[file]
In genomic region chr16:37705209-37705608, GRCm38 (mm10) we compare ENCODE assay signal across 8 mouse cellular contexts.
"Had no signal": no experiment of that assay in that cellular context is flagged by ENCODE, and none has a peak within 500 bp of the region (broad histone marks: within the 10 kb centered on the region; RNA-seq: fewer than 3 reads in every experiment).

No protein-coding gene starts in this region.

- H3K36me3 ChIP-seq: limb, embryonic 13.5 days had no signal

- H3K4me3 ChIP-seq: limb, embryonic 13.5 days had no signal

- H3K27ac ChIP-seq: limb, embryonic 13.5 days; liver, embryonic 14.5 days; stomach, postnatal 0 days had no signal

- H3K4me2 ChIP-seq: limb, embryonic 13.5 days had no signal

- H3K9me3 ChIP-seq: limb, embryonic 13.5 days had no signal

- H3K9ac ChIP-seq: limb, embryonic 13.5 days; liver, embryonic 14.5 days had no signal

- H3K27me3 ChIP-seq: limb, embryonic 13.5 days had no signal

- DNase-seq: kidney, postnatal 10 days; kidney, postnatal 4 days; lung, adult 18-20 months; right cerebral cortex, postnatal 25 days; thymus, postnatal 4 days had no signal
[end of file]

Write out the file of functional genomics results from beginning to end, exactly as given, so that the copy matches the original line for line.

In genomic region chr16:37705209-37705608, GRCm38 (mm10) we compare ENCODE assay signal across 8 mouse cellular contexts.
"Had no signal": no experiment of that assay in that cellular context is flagged by ENCODE, and none has a peak within 500 bp of the region (broad histone marks: within the 10 kb centered on the region; RNA-seq: fewer than 3 reads in every experiment).

No protein-coding gene starts in this region.

- H3K36me3 ChIP-seq: limb, embryonic 13.5 days had no signal

- H3K4me3 ChIP-seq: limb, embryonic 13.5 days had no signal

- H3K27ac ChIP-seq: limb, embryonic 13.5 days; liver, embryonic 14.5 days; stomach, postnatal 0 days had no signal

- H3K4me2 ChIP-seq: limb, embryonic 13.5 days had no signal

- H3K9me3 ChIP-seq: limb, embryonic 13.5 days had no signal

- H3K9ac ChIP-seq: limb, embryonic 13.5 days; liver, embryonic 14.5 days had no signal

- H3K27me3 ChIP-seq: limb, embryonic 13.5 days had no signal

- DNase-seq: kidney, postnatal 10 days; kidney, postnatal 4 days; lung, adult 18-20 months; right cerebral cortex, postnatal 25 days; thymus, postnatal 4 days had no signal